Distinguished Lecture am 2. Dezember: Prof. Gisela Schütz spricht über magnetische Nanomaterialien

Prof. Dr. Gisela Schütz

Prof. Dr. Gisela Schütz © Max-Planck-Institut für Intelligente Systeme

Prof. Dr. Gisela Schütz ist Direktorin am Max-Planck-Institut für Intelligente Systeme in Stuttgart. In ihrem Vortrag am HZB gibt sie Einblicke in die Welt der magnetischen Nanomaterialien und zeigt, warum die weiche Röntgenstrahlung sehr gut zur Untersuchungen dieser Materialien geeignet ist. Der Vortrag wird in englischer Sprache gehalten.

Wann? Am 2. Dezember 2019, 15. 30 Uhr
Im Anschluss an den Vortrag findet ein kleiner Glühwein- und Gebäck-Empfang für Mitarbeiter und Gäste im Foyer statt.

Wo? HZB, BESSY II, Hörsaal, Albert-Einstein-Str. 15, Berlin-Adlershof

D-Lecture: „On the fantastic future of magnetic nanomaterials: Insights with soft x-rays“

Abstract

Since the discovery of the GMR effect in 1985, the field of spintronic has become a flourishing synonym of envisioned future low-power, ultra-fast and advanced information technologies based on magnetic nanomaterials with fantastic promises. New lines came up in the last years as magnonics, spin-orbitronics, antiferromagnetic spintronic, skyrmionics, multiferroics and valley electronics including topological aspects appearing in novel graphene-like and van-der-Waals systems. However, the impact of all these materials on the real market is today still rather limited, since the serious drawbacks are present not only from the technological site but even from fundamental aspects.

Beside the difficulties of a controlled design of magnetic nanosystems, the demand of appropriate magnetic characterization on the nanoscale is still present, even novel attractive techniques have been developed in the last two decades. Hereby the synchrotron methods play an important part especially for using soft x-ray with their huge magnetic cross sections as x-ray circular and linear magnetic dichroism as well as the inherent time structure of synchrotron sources. It allows applying spectroscopic and imaging techniques to magnetic targets and provides powerful tools to investigate magnetic nanostructures, surfaces and interfaces in an element-specific, quantitative and time-resolved manner.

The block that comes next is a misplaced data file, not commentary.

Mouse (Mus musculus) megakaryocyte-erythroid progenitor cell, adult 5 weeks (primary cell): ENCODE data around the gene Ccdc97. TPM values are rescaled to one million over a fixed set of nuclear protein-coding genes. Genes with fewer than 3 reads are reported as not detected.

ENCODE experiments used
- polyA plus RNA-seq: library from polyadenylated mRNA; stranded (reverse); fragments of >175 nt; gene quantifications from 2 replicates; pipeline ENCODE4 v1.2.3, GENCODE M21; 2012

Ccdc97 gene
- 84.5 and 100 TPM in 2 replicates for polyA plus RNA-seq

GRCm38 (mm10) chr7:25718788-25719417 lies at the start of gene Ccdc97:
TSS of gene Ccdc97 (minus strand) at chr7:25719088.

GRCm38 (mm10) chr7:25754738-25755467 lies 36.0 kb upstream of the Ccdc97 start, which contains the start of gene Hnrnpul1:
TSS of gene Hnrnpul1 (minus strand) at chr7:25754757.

In this presentation I try to outline the present promises, potentials and drawbacks of spintronics and co. and discuss the important role of the synchrotron based soft x-ray characterization tools in these fields.

Short Biography

Gisela Schütz studied physics at the Technical University of Munich and received her doctorate at the Department of Nuclear Physics and Nuclear Solid State Physics of the Technical University of Munich in 1984.

She discovered the XMCD effect at HASYLAB/DESY in 1985 and received her habilitation in Experimental Physics (1992). After her term as C3-Professor at the University of Augsburg (1993), she took over the chair at the Institute for Experimental Physics at the University of Würzburg (1997). Since 2001 she is director and Scientific Member at the Max Planck Institute for Intelligent Systems in Stuttgart, formerly Max Planck Institute for Metals Research.

Prof. Schütz received the Otto-Klug Award in 1989 and the Agilent Technologies Award in 2000.

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